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Drumming to A Healthy Beat: An Innovative Health Management Program Kimberlee Wyche-Etheridge, MD, MPH Drumming to A Healthy Beat: An Innovative Health Management Program Kimberlee Wyche-Etheridge, MD, MPH Lateesa Posey-Edwards, APRN, BC City. Mat. CH 2007

Objectives • To give an overview of why programs like this are beneficial • Objectives • To give an overview of why programs like this are beneficial • To demonstrate a fun and innovative way to address obesity • To point out successes and limitations • To outline how lessons learned will be used to move the program forward

The Epidemic • “This generation of youth will be the first in history that The Epidemic • “This generation of youth will be the first in history that has the potential of living fewer years than their parents” » Federal government

The Epidemic • Since 1960 the prevalence of obesity in the US ages 12 The Epidemic • Since 1960 the prevalence of obesity in the US ages 12 -19 has tripled • In 2003 Nashville ranked 43 rd in the Nation for overall health • According to the 2003 Youth Risk Behavior Survey: – 13% of Nashville youth admit to being obese – 16% at risk for overweight – 21% of Nashville’s AA youth are overweight and 18% are obese vs. 13% and 10% of Caucasian youth – 68% of AA youth indicated watching over 3 hours of TV/day Vs. 34% of Caucasian youth • According to Local elementary school data: – 28% of elementary students are overweight, and 20% are at risk for overweight. This is up from 22% and 16% 3 years ago. • We are super sizing our youth

Obesity Trends* Among U. S. Adults BRFSS, 1990, 1995, 2005 (*BMI 30, or about Obesity Trends* Among U. S. Adults BRFSS, 1990, 1995, 2005 (*BMI 30, or about 30 lbs overweight for 5’ 4” person) 1995 1990 2005 No Data 29% <10% ≥ 30% 10%– 14% 15%– 19% 20%– 24% 25%–

The Epidemic CDC notes: – An unhealthy diet and lack of physical activity can The Epidemic CDC notes: – An unhealthy diet and lack of physical activity can be contributing factors in many chronic diseases and conditions, including type 2 diabetes, stroke, hypertension, heart disease, breast cancer, colon cancer, gall bladder disease, depression, and arthritis. .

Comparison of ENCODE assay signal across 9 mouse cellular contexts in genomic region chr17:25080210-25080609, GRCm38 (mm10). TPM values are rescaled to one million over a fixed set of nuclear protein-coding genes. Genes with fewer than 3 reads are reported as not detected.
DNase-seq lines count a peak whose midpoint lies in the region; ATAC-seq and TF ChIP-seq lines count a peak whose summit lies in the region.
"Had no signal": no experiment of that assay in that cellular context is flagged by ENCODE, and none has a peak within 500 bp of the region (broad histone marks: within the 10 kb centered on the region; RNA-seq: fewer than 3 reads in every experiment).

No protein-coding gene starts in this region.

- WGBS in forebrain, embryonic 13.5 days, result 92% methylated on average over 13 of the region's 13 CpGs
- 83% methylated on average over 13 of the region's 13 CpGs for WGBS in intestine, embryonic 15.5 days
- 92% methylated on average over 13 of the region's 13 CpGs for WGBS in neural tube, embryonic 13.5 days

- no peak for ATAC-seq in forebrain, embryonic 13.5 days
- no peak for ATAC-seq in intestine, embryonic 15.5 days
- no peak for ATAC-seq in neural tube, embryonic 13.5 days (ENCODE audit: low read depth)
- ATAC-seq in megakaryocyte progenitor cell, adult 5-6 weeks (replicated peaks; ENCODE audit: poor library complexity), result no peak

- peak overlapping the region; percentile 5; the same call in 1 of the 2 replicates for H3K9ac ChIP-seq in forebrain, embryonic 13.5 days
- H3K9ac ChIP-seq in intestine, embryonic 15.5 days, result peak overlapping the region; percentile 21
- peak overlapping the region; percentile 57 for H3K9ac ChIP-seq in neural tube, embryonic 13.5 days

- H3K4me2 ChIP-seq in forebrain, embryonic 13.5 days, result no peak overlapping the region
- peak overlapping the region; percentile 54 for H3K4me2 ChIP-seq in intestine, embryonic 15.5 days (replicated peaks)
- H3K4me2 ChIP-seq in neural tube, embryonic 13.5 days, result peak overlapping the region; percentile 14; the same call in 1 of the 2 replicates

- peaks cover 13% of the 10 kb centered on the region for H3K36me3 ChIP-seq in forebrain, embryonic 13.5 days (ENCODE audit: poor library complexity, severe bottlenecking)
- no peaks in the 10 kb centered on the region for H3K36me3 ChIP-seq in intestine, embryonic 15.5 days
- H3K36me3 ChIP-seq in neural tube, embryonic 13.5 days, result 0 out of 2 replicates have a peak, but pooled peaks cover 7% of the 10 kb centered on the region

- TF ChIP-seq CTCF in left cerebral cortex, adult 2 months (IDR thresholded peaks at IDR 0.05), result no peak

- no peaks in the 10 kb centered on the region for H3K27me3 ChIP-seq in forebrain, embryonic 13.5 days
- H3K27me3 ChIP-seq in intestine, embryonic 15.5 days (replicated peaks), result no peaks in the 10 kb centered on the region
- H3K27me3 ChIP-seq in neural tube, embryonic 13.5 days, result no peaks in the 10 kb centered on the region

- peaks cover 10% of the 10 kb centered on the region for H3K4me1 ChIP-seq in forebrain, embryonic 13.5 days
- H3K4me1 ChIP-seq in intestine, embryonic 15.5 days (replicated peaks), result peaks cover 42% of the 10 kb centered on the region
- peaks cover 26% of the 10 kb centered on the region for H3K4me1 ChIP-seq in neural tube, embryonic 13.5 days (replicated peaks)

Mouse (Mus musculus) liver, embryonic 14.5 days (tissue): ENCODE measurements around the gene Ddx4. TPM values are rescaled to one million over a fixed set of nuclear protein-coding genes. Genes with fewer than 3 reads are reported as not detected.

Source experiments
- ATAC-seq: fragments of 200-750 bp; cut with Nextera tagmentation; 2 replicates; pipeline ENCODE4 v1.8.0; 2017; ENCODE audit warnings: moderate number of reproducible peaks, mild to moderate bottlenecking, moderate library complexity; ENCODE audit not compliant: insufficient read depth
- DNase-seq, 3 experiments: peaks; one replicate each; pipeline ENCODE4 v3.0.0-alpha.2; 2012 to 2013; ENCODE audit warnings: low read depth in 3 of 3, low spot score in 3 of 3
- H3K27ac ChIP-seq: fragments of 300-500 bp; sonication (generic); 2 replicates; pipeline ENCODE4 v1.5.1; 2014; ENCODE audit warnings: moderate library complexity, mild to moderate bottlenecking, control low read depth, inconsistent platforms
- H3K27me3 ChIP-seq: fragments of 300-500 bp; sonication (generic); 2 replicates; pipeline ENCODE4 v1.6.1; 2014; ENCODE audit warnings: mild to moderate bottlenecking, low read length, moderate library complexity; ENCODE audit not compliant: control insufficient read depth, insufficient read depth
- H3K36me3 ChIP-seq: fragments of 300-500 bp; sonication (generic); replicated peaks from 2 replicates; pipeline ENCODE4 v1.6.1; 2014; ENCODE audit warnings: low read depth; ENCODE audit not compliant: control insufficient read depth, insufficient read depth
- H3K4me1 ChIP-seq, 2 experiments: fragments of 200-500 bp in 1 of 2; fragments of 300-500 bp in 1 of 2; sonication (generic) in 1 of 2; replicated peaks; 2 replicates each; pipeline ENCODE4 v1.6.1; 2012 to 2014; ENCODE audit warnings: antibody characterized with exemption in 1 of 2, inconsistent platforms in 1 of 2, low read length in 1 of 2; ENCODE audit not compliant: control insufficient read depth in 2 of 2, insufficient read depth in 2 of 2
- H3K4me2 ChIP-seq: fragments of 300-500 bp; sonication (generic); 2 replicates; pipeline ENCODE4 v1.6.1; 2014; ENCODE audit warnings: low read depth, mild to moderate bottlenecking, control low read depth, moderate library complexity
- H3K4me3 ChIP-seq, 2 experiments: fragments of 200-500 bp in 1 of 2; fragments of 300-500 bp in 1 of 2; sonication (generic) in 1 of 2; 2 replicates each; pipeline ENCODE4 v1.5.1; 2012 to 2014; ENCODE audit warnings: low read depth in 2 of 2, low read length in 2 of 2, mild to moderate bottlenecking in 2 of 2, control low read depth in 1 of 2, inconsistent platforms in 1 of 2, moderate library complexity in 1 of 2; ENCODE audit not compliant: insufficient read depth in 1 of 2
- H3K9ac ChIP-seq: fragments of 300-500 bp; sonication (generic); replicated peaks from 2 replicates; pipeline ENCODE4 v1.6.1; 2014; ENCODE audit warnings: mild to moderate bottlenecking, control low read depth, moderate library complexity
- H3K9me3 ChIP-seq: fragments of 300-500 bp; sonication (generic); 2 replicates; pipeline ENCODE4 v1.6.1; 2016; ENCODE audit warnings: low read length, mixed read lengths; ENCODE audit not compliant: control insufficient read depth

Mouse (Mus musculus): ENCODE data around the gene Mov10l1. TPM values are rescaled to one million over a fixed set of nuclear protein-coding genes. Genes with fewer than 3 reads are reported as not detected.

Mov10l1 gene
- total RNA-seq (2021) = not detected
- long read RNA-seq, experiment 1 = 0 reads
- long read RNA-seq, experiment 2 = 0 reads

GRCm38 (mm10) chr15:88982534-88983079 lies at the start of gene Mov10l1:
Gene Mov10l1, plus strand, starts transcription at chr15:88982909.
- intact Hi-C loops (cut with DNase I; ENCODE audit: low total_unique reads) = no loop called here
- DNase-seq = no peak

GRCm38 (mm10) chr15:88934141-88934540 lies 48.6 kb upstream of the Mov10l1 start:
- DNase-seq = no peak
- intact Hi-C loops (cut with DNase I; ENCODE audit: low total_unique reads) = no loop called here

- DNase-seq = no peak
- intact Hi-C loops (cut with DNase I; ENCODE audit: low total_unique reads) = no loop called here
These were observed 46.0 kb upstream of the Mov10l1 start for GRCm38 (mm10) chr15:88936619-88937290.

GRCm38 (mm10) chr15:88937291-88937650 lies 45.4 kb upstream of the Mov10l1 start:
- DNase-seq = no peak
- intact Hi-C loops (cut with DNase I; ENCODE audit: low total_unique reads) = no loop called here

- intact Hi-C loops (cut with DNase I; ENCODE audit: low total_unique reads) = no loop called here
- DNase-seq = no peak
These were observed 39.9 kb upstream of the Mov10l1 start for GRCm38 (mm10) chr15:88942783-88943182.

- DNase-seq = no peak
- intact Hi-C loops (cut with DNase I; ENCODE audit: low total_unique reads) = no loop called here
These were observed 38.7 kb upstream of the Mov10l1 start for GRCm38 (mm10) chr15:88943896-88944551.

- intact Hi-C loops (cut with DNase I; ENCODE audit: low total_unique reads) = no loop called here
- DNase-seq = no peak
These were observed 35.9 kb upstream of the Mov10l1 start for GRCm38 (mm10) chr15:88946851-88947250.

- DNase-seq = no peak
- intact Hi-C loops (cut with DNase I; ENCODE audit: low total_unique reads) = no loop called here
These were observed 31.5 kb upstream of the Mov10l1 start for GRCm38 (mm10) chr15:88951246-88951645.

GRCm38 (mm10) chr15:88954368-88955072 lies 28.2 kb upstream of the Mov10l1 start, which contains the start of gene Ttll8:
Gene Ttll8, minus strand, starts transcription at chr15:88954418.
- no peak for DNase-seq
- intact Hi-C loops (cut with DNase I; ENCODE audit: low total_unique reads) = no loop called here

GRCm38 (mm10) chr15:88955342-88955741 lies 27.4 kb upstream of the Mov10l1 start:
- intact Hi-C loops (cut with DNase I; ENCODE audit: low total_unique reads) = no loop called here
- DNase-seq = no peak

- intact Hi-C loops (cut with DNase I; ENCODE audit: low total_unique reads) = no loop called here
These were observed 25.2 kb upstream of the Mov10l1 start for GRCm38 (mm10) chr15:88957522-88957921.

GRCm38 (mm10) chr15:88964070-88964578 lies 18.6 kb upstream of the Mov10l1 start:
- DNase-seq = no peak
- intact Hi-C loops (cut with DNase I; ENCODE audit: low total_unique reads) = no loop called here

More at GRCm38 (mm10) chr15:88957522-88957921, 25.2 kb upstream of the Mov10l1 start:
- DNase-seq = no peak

The Epidemic • Health and Education are linked: – Health goes hand in hand The Epidemic • Health and Education are linked: – Health goes hand in hand with educational attainment. Therefore, a student who is not healthy, is less likely to excel in school – Children who are overweight in Kindergarten tend to score lower on math and reading tests

The Epidemic • African Americans (AA) suffer from conditions related to obesity at a The Epidemic • African Americans (AA) suffer from conditions related to obesity at a higher rate than Caucasians • In order to decrease this disparity, it is important to reduce the number of obese and overweight AA people, while improving the quality of life for the general population

Barriers • Strong interconnection between AA lifestyle and culture • Not a strong relationship Barriers • Strong interconnection between AA lifestyle and culture • Not a strong relationship between cultural identity and health consciousness

The Response • Target AA female youth who are overweight, and at risk of The Response • Target AA female youth who are overweight, and at risk of becoming obese • Provide daily physical exercise in the form of structured cultural dance • Provide nutrition education through weekly interactive activities focusing on the psychosocial aspects that lead to poor dietary choices • Participate in self esteem building through the use of drama and Rights of Passage program

Drumming to a Healthy Beat • Partners: – Village Cultural Arts Center – Metro Drumming to a Healthy Beat • Partners: – Village Cultural Arts Center – Metro Public Health Department – Family Empowerment Services – Community Medical Providers – TN State University Food Stamp Nutrition Education Program

Drumming to a Healthy Beat • Program Design – Identify and recruit a cohort Drumming to a Healthy Beat • Program Design – Identify and recruit a cohort of AA girls ages 10 -13 who attend school in 3 target zip code areas identified as “high risk”